When I was born, I was black.
When I grew up, I was black.
When I get hot, I am black.
When I get cold, I am black.
When I am sick, I am black.
When I die, I am black.
When you were born, You were pink.
When you grew up, You were white.
When you get hot, You go red.
When you get cold, You go blue.
When you are sick, You go green.
When you die, You go purple.
AND YET YOU HAVE THE CHEEK TO CALL ME COLOURED!!!
-an anonymous student at King Edward VI School, Birmingham, UK
Public Domain Image via pexels.com
Our categories are important. We cannot organize a social life, a political movement, or our individual identities and desires without them. The fact that categories invariably leak and can never contain all the relevant “existing things” does not render them useless, only limited. Categories like “woman,” “butch,” “lesbian,” or “transsexual” are all imperfect, historical, temporary, and arbitrary. We use them, and they use us. We use them to construct meaningful lives, and they mold us into historically specific forms of personhood. Instead of fighting for immaculate classifications and impenetrable boundaries, let us strive to maintain a community that understands diversity as a gift, sees anomalies as precious, and treats all basic principles with a hefty dose of skepticism.
No one today is purely one thing. Labels like Indian, or woman, or Muslim, or American are not more than starting-points, which if followed into actual experience for only a moment are quickly left behind. Imperialism consolidated the mixture of cultures and identities on a global scale. But its worst and most paradoxical gift was to allow people to believe that they were only, mainly, exclusively, white, or Black, or Western, or Oriental. Yet just as human beings make their own history, they also make their cultures and ethnic identities. No one can deny the persisting continuities of long traditions, sustained habitations, national languages, and cultural geographies, but there seems no reason except fear and prejudice to keep insisting on their separation and distinctiveness, as if that was all human life was about. Survival in fact is about the connections between things; in Eliot’s phrase, reality cannot be deprived of the “other echoes [that] inhabit the garden.” It is more rewarding-and more difficult-to think concretely and sympathetically, contrapuntally, about others than only about “us.” But this also means not trying to rule others, not trying to classify them or put them in hierarchies, above all, not constantly reiterating how “our” culture or country is number one (or not number one, for that matter).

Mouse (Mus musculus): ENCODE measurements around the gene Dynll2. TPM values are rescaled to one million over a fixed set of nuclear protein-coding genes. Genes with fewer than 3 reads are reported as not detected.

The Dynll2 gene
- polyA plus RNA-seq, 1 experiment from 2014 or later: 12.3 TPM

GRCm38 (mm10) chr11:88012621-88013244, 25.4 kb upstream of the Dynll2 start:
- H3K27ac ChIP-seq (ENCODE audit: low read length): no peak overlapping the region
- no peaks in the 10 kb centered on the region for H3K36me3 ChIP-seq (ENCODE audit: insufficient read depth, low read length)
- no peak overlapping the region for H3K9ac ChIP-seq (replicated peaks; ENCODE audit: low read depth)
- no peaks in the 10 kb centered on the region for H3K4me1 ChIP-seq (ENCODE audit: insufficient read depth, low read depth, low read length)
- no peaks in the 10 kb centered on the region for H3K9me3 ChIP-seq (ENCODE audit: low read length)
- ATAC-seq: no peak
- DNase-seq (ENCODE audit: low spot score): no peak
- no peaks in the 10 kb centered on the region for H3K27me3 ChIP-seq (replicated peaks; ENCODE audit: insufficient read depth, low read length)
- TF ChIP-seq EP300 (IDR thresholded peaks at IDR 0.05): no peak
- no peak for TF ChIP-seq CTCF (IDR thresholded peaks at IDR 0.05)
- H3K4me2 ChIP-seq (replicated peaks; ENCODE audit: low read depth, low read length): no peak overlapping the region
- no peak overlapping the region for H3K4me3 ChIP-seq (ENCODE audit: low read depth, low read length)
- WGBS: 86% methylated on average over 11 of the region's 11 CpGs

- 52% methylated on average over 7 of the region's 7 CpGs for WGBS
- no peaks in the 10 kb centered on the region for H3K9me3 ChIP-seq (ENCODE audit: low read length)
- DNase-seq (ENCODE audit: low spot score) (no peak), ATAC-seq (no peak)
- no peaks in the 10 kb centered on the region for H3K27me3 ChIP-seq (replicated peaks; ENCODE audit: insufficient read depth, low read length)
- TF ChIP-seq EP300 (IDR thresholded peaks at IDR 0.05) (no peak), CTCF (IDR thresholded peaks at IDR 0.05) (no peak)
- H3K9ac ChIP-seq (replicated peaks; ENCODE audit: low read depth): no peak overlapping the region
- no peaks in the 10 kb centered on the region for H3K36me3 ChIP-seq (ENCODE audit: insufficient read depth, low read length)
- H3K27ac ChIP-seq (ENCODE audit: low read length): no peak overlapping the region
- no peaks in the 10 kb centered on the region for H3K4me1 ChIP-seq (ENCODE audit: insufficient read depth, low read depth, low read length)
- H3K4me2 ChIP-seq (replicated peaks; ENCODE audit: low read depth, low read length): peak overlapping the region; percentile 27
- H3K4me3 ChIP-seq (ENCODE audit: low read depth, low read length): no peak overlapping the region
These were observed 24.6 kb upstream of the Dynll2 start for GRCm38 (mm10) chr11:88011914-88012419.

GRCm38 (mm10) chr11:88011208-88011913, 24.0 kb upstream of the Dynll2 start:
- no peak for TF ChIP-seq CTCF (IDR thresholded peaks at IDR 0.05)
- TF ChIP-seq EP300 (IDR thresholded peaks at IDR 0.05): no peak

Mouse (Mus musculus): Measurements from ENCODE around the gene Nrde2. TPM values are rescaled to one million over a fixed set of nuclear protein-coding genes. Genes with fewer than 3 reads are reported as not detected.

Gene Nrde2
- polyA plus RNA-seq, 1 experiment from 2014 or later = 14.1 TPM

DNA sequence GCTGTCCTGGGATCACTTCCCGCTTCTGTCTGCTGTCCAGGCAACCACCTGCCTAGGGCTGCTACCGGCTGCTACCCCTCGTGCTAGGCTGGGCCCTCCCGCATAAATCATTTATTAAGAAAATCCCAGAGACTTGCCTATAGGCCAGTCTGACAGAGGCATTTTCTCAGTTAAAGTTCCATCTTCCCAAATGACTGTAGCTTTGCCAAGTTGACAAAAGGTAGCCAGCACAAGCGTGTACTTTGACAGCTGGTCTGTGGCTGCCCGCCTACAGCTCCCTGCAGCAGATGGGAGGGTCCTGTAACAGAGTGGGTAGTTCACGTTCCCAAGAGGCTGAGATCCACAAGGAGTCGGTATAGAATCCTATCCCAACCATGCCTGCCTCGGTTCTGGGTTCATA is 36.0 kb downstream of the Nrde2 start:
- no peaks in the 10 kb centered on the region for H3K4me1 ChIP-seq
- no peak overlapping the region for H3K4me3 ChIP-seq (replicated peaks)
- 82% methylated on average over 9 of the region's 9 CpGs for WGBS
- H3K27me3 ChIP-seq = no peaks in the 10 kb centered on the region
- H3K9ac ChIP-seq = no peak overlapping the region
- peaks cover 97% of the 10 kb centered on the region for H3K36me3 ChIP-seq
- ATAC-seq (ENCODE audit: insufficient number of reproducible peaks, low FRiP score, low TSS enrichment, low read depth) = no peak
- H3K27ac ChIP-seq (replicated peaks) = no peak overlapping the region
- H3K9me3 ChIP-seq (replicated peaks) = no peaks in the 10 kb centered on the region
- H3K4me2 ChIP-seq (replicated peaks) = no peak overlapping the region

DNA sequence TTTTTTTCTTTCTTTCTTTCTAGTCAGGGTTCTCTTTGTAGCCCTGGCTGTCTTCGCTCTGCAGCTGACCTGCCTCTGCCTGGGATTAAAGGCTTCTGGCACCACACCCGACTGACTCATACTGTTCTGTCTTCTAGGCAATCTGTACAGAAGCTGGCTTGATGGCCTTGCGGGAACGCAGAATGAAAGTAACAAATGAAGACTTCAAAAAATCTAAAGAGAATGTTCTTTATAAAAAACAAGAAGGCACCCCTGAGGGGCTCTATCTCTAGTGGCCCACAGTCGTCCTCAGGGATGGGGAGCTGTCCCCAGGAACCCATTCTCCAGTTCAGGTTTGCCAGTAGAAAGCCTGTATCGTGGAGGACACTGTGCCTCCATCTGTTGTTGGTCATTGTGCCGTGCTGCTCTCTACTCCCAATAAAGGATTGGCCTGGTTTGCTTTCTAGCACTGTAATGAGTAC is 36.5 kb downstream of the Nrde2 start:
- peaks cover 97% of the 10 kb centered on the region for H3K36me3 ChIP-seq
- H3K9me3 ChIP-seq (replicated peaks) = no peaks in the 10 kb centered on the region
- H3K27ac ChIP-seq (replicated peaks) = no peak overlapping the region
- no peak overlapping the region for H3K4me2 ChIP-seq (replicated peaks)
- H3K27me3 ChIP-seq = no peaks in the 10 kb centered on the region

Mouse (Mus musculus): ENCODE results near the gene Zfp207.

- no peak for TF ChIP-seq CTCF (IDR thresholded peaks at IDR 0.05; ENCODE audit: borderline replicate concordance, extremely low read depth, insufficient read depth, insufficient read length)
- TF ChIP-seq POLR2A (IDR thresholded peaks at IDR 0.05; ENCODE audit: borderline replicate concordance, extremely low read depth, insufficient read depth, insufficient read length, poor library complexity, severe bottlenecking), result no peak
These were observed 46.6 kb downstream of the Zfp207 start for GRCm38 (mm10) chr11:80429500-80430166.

―Edward Said, Culture and Imperialism
Do you know that even when you look at a tree and say, `That is an oak tree’, or `that is a banyan tree’, the naming of the tree, which is botanical knowledge, has so conditioned your mind that the word comes between you and actually seeing the tree? To come in contact with the tree you have to put your hand on it and the word will not help you to touch it.
― Jiddu Krishnamurti, Freedom from the Known